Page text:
Best Tips to Avoid Being Ripped Off by Low Interest Car Finance Deals
One big misconception about car financing is that buyers think dealerships are the ones who provide us with the loans. Actually, it is their partner banks and other lending institutions that lend the money. It is important that we know: dealers are middlemen. Thus, they get something out of selling those loans. Because of that misconception, buyers commit the biggest mistake of not preparing enough and taking time to shop for better car financing offers.
Because of that, many still fall into car finance traps such as the following:
- Dealers include unnecessary products and services into your loan payment – those that you didn’t really ask for. In that way, even if the interest is low enough for you, they’d still be getting enough commission/profit from your monthly loan payments.
- The dealer lets you take the car home even if that low interest loan isn’t approved yet. Then you get a call that it wasn’t approved; not knowing that there isn’t really a low interest offer at all. In the end, you’ll have no choice but to go back to the dealership and signing off a loan that’s got a higher interest rate.
- In the event that you have no idea about your credit standing, dealer takes advantage of it by telling that you have a poor credit score. Because of that, you’ll think of them as your savior or hero because they’d appear to have miraculously got you an approved loan – well only, it has a very high interest rate; thinking that that’s your only option.
- You’re not aware that the dealers put a high interest markup on your loan computation. In the industry they often refer to it as, “dealer reserve”. Let’s say you are really approved by the bank for a 6% loan, but the dealer tells you that the approved rate is 8.5 or as high as 10%. The other percentage added acts as profit of the dealers.
- Know that dealers have absolutely no obligation to provide you with the lowest interest rates. Thus, they will take advantage of the bank or lending institution that will provide them with the highest commission or incentive. For example, Bank A approves you for 5% interest but only gives 1% commission to the agent. Bank B approves you for 6.5% interest but provides 3% commission to dealers. Which one do you think they’ll use? Of course. They’ll tell you that the lowest rate you got was 6.5%.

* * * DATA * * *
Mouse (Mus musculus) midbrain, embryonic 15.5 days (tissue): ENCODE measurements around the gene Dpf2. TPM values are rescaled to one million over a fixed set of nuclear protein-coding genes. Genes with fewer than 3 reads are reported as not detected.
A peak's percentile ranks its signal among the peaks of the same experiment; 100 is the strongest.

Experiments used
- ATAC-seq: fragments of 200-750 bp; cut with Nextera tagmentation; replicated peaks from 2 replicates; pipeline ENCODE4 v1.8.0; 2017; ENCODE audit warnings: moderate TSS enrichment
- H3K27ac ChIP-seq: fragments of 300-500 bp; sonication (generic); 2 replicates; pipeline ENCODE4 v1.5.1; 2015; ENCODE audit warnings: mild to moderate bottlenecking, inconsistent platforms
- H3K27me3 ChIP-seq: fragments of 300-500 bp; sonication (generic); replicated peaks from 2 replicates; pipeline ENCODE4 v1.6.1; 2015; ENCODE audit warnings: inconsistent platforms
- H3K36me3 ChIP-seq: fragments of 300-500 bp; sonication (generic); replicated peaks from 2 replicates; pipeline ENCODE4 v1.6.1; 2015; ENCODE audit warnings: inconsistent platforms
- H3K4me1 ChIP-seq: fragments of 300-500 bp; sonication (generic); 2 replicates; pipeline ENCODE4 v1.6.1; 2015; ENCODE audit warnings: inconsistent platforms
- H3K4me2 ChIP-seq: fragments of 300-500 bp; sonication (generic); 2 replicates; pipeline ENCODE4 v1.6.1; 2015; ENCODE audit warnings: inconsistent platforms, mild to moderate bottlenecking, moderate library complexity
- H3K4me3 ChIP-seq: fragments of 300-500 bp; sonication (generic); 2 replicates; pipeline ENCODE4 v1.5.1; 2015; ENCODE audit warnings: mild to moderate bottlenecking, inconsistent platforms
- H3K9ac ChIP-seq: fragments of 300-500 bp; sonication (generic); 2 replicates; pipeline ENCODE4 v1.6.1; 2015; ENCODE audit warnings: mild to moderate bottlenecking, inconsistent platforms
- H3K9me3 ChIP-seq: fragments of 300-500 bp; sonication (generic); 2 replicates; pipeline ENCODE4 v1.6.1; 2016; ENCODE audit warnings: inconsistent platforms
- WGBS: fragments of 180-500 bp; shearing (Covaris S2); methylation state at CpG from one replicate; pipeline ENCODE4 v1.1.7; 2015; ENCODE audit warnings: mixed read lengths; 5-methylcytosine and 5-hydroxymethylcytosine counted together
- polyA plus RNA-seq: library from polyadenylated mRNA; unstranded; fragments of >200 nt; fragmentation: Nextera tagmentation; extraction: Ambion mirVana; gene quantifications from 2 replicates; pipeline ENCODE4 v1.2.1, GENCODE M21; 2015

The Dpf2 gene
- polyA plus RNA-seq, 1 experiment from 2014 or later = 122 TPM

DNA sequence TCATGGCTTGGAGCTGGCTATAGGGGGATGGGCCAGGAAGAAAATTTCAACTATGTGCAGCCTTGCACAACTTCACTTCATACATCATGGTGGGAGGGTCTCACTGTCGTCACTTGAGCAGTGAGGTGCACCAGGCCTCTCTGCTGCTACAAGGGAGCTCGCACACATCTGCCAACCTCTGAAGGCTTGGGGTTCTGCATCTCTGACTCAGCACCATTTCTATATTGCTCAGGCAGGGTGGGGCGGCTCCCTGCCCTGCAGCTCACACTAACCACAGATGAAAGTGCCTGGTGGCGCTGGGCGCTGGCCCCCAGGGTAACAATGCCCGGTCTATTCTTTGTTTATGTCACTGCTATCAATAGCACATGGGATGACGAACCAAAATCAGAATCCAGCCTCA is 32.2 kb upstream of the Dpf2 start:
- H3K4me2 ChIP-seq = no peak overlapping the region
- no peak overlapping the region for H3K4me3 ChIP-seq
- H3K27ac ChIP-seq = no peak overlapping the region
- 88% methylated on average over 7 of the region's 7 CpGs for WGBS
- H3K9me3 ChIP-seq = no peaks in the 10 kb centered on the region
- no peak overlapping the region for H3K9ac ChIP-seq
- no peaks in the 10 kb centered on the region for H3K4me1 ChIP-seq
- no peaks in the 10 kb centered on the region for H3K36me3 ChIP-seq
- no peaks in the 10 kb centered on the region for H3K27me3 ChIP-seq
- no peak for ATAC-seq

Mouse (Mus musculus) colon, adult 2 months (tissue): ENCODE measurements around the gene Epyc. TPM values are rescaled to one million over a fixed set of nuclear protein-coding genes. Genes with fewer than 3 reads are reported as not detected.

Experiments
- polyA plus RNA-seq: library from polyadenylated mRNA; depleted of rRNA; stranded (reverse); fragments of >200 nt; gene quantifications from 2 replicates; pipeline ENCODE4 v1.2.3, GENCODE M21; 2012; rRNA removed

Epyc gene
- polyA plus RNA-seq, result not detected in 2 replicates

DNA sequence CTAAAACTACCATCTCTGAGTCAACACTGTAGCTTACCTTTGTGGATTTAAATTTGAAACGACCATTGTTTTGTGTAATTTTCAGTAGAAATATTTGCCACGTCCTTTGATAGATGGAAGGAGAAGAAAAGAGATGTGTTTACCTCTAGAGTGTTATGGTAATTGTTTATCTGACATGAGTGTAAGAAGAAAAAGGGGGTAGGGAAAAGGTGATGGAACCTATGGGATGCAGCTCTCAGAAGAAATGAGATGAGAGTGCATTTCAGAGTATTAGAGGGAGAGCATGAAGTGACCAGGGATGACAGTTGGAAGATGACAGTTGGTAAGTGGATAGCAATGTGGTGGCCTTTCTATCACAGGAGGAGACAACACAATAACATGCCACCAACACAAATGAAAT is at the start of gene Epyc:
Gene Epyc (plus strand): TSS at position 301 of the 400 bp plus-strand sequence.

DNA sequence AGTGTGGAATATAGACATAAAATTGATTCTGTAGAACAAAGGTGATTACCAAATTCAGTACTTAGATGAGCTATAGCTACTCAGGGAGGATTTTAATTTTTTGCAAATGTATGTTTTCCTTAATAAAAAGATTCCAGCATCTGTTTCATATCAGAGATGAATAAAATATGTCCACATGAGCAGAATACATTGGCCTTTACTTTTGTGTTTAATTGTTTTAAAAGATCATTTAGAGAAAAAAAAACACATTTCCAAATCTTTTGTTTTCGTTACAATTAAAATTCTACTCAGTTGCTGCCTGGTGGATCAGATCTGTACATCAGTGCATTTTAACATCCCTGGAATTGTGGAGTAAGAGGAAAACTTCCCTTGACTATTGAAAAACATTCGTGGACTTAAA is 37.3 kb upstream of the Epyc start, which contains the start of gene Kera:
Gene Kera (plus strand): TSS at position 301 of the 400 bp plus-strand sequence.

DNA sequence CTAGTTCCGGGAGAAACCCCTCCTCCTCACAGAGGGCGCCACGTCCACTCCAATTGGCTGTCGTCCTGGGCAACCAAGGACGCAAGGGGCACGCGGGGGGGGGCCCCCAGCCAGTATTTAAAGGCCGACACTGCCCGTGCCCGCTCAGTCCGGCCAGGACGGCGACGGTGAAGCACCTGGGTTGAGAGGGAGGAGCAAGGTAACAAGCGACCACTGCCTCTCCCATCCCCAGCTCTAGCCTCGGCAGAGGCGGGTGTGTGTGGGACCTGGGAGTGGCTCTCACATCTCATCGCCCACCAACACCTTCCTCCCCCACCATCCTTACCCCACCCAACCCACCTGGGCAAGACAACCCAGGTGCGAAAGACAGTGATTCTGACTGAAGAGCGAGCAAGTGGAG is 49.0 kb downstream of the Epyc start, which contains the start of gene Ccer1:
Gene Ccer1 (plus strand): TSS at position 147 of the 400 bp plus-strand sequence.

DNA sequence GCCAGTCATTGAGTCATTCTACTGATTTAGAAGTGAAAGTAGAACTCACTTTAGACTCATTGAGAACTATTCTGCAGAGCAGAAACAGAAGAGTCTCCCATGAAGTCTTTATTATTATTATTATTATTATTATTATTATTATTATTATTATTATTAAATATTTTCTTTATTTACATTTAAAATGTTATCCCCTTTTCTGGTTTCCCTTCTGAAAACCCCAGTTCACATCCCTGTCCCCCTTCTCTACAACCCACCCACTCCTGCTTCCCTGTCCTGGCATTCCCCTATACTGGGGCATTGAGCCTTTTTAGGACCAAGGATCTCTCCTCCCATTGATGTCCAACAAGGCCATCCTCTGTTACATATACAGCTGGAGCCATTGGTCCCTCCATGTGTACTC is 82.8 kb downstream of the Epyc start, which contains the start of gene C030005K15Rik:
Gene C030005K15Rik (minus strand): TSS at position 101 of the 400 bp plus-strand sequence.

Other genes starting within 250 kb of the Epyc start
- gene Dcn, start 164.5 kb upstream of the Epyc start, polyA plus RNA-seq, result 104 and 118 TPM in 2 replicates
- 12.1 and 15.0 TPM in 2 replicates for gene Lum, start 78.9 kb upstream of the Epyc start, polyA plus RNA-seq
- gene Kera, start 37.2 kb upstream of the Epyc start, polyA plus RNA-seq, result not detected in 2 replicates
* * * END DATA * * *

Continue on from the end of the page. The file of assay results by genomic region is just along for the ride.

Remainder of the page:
As one of Melbourne’s leading car buyers and car removalists who have been in this industry for more than 20 years, we are here to provide you with some tips so you could easily avoid the aforementioned car finance traps:
- Research on the current car loan interest rates and find out about your credit score.
- Scout several banks and some credit unions that you trust. Inquire well about their car financing loans.
- Get pre-approved. Apart from being your shield, this will provide you more negotiating power upon arriving at the dealership.
- Ask if the low finance rate they’re offering is attached as a promo with the price of the car. If not, try your best to negotiate with the list price as well. Trick is: start negotiating with the price THEN the monthly payments (and interest) after.
- When you’re about to decide, compute the total monthly costs with interest VERSUS the monthly payments with rebates. If you are planning on keeping the car for at least 5 years, opt for the 0% financing option. But if you only see yourself 2-3 years with that car, better get the rebates instead.
- Before signing any loan contract, read and understand all the terms carefully. Ignorance of any stipulation won’t protect you from anything. So ask all the questions you can think of. See if you can get them to reveal any hidden charges.
- Don’t be afraid to request for any dealership freebies. If they’re getting commissions and incentives because you signed a loan with them, don’t you think it’s just fair to get as much discounts or even free car accessories in return?
In a nutshell, just do your research and have your car finance loan prepared before going to the dealership. This is the best you can do to avoid getting ripped off by those tempting low-interest finance deals.